The "in furtherance of the crime or fraud" requirement must be met regardless of when the communications occurred before, during, or after commission of the crime or fraud as to which the advice was sought and the communications were made. Some of the communications as to which privilege is asserted occurred after LOF learned about the defendants' self-dealing. In the defendants' view, any subsequent communications could not have been in furtherance of the alleged crimes or frauds. Conversations occurring after discovery of an alleged crime or fraud, the defendants contend, cannot further prior criminal acts.

This is certainly true "when a person consults an attorney in an effort to defend against past misconduct or to get legal advice or assistance." Sound Video, 661 F. Supp. at 1486. Accord, United States v. Marshank, 777 F. Supp. 1507, 1527 (N.D.Cal.1991) ("where an attorney has represented a defendant in the same criminal matter in which the attorney is implicated, the crime-fraud exception `does not thereby justify an abrogation of the privilege as to all dealings between the two, as attorney and client").

But this does not mean that all conversations following discovery of a crime or fraud are automatically privileged: "any communications made with a view to covering up past acts of misconduct are in fact made with the purpose of perpetrating a crime or fraud, and hence are not privileged." Saltzburg, Martin & Capra, Federal Rules of Evidence Manual 620 (6th ed.1994) (citing In re Sealed Case, 754 F.2d 395, 402 (D.C.Cir.1985)). As another author has stated:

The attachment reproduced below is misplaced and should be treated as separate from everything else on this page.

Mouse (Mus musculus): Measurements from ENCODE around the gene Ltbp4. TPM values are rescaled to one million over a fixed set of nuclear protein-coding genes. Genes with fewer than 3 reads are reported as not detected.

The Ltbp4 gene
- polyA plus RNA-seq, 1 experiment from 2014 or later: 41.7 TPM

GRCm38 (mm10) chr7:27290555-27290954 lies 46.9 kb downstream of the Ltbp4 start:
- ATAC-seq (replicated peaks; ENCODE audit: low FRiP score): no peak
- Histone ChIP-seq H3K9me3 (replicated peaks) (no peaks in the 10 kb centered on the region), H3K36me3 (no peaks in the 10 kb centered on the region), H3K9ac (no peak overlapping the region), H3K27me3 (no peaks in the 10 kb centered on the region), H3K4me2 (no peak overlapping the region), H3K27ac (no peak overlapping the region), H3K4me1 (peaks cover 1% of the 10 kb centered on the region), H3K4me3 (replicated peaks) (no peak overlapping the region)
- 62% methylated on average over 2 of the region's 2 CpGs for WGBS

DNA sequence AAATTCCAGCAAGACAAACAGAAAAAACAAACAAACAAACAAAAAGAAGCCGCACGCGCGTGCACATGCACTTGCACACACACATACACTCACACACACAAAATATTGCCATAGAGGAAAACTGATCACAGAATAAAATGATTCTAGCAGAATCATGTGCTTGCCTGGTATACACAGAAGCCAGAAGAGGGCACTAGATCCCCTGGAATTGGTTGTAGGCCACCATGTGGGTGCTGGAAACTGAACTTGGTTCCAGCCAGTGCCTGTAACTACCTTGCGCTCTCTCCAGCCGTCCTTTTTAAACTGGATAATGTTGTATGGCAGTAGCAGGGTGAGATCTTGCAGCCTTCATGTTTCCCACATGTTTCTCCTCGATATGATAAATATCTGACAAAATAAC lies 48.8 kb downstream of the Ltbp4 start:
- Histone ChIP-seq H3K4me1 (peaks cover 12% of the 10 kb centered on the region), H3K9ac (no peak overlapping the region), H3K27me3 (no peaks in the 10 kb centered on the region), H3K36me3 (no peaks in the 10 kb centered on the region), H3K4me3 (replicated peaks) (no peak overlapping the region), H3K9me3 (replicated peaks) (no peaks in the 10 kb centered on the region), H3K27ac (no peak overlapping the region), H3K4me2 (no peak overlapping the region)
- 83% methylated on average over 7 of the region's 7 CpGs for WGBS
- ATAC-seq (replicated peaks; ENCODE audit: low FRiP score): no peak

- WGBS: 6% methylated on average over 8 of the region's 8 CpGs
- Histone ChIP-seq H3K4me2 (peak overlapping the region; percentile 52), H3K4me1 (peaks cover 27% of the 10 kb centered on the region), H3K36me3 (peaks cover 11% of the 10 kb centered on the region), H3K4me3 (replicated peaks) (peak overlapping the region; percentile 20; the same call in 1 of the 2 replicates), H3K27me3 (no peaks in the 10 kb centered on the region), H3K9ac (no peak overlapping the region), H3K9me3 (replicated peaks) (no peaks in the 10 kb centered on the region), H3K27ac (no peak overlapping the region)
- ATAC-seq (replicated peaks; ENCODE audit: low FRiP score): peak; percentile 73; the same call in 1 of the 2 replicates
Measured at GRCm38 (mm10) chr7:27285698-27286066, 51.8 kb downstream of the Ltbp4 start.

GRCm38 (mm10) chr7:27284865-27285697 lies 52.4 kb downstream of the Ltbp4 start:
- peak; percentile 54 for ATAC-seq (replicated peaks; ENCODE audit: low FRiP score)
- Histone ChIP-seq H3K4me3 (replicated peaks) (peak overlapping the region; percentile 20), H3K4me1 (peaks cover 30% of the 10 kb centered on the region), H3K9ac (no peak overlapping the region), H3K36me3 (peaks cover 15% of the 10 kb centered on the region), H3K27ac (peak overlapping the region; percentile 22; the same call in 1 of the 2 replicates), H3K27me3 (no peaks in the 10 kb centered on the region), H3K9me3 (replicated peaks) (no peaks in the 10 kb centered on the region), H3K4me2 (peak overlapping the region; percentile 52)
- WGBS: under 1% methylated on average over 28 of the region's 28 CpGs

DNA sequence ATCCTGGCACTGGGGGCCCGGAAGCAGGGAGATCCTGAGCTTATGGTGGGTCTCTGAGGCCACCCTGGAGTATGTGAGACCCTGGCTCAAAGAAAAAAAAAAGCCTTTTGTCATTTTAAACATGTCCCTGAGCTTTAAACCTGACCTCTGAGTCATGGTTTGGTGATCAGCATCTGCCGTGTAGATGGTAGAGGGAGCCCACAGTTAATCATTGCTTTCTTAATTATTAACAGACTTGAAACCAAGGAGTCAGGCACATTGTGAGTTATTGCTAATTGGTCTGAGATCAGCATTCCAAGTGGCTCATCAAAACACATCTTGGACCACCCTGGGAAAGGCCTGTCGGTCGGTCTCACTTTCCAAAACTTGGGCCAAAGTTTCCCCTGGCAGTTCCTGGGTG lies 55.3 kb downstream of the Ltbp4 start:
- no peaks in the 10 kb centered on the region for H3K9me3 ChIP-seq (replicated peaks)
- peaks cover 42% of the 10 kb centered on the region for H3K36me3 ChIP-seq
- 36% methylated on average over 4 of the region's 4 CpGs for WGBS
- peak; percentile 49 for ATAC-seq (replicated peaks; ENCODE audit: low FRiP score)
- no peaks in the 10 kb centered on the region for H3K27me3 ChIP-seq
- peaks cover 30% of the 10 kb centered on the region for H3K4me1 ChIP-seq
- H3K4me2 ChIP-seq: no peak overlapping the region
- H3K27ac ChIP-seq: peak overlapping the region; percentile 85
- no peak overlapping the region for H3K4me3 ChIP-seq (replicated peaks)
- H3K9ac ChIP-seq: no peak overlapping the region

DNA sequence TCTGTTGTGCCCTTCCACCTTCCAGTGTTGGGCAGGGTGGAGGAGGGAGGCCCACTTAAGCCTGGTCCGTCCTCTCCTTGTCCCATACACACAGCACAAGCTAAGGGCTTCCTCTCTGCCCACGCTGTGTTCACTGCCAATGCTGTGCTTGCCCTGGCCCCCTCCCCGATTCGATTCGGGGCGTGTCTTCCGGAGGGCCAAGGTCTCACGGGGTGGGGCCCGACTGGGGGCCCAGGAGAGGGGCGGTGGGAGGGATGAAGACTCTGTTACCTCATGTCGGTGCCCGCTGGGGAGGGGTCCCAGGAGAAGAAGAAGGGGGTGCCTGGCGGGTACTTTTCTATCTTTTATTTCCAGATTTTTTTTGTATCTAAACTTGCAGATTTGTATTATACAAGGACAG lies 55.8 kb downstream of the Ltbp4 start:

all communications made after the crime or fraud has occurred may also be subject to close scrutiny. The inquiry will focus on whether the purpose was to seek legal advice on how to "cover up" the completed fraud. If the communications were made with the intention of covering up the crime or fraud, they will not be privileged.